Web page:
The 49ers tested Chiefs quarterback Patrick Mahomes’ gripping ability, and that backfired in their heartbreaking loss in Super Bowl LVIII on Sunday.
San Francisco’s decision to take the ball after winning the coin toss in overtime confused the wider NFL world and at the same time motivated some Chiefs players.
“Yeah, I think as a defensive player, it’s a little disrespectful,” Chiefs linebacker Nick Bolton told reporters after Kansas City’s 25-22 victory in the Super Bowl. “But at the same time, you understand that his defense was out there the whole last game.” minute and a half. So his legs are a little tired. Yes, that’s part of it.”
While choosing to receive the ball second clearly seemed like the right choice for most viewers given the NFL’s new overtime playoff rules, which allow both teams a fair chance with the ball, San Francisco went against of the general consensus.
Kyle Shanahan told reporters after the loss that he did not regret his decision and stated that they wanted the ball “third” if both teams equalized and scored.
San Francisco’s reasoning was mind-boggling to Chiefs defensive tackle Chris Jones.
“They’re crazy, they’re crazy,” Jones said after the game. “Because the rules of overtime have changed, where both teams receive the ball no matter who scores. So originally, you want to let the other team receive the ball, prevent them from holding the three, so you know what you have. Or If you stop doing it, they, they kick it, so all you have to do is kick three.
“…I think we talked about that when we went to the TV break and they were at 25. Whatever we do, we can’t let them score. If we can keep them within three, this game is won, and we were able to do that.”
The 49ers’ first overtime drive resulted in a Jake Moody field goal that gave them a 22-19 lead. But Mahomes only shined brighter under pressure, leading a game-winning 75-yard touchdown in response to securing back-to-back championships for Kansas City.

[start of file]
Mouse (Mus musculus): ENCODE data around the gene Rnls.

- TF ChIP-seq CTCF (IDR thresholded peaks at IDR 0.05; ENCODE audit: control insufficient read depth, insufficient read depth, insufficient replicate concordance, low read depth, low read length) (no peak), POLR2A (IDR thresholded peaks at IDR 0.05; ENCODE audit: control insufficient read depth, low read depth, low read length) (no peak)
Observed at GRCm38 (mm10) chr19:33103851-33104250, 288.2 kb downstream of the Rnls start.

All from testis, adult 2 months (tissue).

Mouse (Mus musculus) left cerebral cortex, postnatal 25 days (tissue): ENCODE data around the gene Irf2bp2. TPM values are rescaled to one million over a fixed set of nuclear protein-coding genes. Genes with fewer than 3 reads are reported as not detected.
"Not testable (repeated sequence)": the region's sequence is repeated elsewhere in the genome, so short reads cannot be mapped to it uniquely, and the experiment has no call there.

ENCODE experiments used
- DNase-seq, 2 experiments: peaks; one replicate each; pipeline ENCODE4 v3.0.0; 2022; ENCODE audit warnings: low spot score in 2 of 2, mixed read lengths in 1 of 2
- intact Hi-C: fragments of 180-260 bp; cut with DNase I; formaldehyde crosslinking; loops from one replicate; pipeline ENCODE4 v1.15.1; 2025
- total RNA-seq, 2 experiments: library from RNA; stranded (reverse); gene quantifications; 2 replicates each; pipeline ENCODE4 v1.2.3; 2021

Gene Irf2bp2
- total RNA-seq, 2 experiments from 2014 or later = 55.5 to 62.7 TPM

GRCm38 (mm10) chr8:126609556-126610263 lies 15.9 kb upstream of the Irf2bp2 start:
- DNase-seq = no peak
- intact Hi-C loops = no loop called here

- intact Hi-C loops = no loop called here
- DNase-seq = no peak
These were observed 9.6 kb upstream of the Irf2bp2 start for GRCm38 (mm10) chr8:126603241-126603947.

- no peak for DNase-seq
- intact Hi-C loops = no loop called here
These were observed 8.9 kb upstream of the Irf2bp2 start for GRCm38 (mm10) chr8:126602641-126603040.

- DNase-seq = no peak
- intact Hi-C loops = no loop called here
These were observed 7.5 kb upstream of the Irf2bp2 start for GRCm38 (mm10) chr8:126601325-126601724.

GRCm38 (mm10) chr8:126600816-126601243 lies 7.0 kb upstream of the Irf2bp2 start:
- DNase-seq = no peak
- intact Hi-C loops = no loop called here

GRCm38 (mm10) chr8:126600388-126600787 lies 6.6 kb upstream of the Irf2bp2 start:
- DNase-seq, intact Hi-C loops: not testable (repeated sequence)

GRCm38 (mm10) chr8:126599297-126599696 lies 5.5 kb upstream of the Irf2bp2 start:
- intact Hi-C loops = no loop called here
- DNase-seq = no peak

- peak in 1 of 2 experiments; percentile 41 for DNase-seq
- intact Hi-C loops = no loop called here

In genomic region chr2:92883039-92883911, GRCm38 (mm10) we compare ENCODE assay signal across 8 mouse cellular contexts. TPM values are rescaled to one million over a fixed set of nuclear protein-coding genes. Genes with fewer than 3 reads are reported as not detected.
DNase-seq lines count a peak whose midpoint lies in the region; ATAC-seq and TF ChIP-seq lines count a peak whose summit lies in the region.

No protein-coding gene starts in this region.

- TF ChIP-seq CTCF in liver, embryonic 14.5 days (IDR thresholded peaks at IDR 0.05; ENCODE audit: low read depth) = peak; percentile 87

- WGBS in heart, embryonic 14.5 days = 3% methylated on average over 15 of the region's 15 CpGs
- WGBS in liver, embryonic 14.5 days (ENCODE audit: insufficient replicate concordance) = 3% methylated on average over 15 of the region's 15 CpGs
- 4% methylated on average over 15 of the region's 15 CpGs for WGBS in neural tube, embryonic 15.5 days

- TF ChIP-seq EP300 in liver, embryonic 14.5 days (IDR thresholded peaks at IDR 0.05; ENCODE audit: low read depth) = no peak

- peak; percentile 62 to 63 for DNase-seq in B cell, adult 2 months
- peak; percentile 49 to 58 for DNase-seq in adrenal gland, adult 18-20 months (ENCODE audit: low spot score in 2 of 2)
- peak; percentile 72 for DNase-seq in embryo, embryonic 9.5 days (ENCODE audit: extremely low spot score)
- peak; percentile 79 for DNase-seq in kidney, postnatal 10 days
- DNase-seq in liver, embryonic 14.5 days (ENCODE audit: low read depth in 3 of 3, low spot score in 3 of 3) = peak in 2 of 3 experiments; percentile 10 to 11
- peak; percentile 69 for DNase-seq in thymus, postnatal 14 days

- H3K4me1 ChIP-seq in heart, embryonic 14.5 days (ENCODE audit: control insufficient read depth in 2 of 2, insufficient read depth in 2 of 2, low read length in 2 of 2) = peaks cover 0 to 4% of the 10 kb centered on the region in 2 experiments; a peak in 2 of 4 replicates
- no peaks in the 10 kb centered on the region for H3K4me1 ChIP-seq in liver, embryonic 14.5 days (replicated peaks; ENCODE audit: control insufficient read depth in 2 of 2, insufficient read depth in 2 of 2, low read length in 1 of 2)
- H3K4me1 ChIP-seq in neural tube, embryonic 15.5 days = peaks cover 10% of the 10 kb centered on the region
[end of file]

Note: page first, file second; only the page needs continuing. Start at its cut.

Chiefs wide receiver Mecole Hardman shared what was going through their heads when the 49ers elected to receive the ball to open the extra quarter.
“I thought the right thing to do was to defer, but when they got the ball, we knew what we had to do as an offense,” Hardman said. “It’s one of those things. They kicked the field goal, we looked at each other and thought, we’re going to score. It’s time to score and win this game.
“That was our mentality the whole way, and we abandoned it.”
In addition to the players who weigh in on San Francisco’s decision, several Sports analysts wasted no time. questioning Shanahan and the 49ers the next morning.
“Honestly, I like the second ball because I want to know what I need,” ESPN’s Shannon Sharpe said Monday on “First Take.” “And guess what? I get an extra down because I can go for it on fourth down if I didn’t get it on third. And that was the difference. Kyle Shanahan, he scored the field goal, but if I had known, I needed a touchdown, He’s going for it. It’s not like the old rules. It’s the postseason. Everyone is going to have a possession. So scoring first doesn’t matter.
“I would have put it off because I need to know what Patrick Mahomes did to have a chance to match or surpass what he did.”
Sitting next to Sharpe was ESPN’s Stephen A. Smith, who was more critical of his choice of words, calling San Francisco’s decision and its players’ lack of knowledge of the new rules as “a smear on the entire community.” organization”, “shameful”. and a “dereliction of duty.”
But Shanahan said he has no regrets about his decision-making in defeat, and it might take some time, but the 49ers will hope to shake off this painful loss and return to their Quest for Six in 2024.